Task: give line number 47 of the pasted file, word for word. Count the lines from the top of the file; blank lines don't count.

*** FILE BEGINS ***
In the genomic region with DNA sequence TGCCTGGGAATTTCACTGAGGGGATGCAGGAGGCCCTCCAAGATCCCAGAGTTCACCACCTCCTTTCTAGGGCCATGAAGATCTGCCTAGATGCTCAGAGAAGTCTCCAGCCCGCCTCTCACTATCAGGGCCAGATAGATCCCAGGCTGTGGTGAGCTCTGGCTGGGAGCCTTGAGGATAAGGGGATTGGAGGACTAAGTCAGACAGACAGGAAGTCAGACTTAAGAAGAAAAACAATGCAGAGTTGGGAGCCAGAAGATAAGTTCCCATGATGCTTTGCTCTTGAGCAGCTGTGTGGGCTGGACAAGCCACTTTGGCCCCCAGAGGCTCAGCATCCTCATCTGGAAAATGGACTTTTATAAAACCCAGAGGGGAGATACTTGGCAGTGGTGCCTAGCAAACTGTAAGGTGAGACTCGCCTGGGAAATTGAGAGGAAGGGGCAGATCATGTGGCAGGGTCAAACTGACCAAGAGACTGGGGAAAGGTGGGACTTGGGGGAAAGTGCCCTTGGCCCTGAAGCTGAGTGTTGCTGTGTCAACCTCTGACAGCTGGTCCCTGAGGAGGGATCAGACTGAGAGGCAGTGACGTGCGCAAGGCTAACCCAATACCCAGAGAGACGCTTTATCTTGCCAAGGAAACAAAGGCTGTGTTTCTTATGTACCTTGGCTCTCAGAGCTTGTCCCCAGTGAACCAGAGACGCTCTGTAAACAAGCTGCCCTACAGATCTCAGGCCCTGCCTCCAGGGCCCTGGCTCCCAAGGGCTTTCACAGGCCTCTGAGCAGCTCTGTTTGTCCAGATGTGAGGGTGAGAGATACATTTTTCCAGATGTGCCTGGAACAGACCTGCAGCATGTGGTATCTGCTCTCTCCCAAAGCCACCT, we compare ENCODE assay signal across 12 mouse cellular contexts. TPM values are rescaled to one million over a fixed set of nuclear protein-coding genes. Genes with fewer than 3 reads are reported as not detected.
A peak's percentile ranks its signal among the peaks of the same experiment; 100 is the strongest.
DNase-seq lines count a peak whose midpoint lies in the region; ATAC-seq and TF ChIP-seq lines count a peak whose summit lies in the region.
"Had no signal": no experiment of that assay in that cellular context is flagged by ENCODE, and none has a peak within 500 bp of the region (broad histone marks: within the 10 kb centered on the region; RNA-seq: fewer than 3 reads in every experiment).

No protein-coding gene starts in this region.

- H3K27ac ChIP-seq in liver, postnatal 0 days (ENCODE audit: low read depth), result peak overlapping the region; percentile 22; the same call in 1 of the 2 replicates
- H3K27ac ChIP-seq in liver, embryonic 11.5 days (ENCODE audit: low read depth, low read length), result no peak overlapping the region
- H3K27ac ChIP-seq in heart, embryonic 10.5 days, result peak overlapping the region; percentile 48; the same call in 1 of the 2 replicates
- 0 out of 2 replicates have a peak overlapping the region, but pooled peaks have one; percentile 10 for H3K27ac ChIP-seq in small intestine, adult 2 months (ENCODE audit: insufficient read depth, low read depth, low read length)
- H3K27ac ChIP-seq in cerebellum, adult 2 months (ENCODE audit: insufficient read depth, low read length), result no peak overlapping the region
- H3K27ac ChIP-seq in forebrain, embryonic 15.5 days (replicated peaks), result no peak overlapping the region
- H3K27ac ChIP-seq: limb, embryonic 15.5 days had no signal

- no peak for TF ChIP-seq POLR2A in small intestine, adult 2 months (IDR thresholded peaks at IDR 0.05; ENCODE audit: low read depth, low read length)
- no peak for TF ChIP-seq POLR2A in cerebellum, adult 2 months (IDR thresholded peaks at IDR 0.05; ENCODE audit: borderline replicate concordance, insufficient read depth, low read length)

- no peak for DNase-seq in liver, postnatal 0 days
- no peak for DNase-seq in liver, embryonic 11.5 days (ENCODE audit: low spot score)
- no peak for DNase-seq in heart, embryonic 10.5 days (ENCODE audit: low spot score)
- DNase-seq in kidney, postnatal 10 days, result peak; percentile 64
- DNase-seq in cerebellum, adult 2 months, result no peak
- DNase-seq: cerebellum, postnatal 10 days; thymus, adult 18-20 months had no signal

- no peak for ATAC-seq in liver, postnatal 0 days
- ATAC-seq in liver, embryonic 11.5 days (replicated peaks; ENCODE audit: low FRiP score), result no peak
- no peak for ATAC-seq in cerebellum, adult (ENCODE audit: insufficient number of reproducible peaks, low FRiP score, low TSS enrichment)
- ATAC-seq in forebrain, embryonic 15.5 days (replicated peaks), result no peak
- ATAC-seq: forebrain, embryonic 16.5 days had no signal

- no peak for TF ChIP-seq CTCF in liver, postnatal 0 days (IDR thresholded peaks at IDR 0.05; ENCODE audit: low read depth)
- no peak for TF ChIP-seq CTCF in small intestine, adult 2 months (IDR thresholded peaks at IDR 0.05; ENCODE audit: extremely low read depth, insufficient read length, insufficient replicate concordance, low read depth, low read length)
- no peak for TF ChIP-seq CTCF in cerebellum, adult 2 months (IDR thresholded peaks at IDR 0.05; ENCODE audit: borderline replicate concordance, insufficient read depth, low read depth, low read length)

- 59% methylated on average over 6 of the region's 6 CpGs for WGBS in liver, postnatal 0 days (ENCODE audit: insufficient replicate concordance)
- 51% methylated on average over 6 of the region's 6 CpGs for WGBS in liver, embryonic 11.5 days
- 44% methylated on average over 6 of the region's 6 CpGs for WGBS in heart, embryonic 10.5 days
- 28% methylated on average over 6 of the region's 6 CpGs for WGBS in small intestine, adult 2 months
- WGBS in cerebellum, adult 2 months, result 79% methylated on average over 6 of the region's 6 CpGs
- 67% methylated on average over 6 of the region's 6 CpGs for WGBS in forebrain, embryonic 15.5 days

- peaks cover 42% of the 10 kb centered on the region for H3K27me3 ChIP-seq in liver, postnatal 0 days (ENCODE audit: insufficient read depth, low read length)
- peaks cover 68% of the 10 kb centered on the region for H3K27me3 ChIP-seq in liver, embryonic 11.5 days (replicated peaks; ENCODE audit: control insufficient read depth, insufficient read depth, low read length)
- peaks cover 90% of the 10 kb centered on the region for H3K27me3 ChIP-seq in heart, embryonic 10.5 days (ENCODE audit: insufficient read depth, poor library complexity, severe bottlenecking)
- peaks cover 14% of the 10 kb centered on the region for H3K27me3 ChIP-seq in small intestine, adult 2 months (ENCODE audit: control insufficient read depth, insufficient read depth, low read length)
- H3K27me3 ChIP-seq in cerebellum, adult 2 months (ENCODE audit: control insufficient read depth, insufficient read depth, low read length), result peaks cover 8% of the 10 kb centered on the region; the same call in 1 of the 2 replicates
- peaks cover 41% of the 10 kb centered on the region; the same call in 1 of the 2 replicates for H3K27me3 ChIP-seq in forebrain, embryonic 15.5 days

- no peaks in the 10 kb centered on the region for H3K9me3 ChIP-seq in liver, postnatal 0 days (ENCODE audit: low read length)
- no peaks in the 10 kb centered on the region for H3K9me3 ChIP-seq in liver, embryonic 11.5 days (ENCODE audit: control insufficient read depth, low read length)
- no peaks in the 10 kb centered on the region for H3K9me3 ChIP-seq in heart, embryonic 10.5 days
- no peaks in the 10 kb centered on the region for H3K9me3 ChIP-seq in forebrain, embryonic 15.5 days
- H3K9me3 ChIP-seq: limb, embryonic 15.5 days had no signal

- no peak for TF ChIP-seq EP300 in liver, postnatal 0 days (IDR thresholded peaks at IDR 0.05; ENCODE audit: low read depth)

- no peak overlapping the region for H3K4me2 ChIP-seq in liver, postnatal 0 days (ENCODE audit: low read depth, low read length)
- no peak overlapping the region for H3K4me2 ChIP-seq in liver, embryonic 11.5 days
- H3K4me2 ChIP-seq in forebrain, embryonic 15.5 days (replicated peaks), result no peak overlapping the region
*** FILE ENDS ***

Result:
- no peak overlapping the region for H3K4me2 ChIP-seq in liver, postnatal 0 days (ENCODE audit: low read depth, low read length)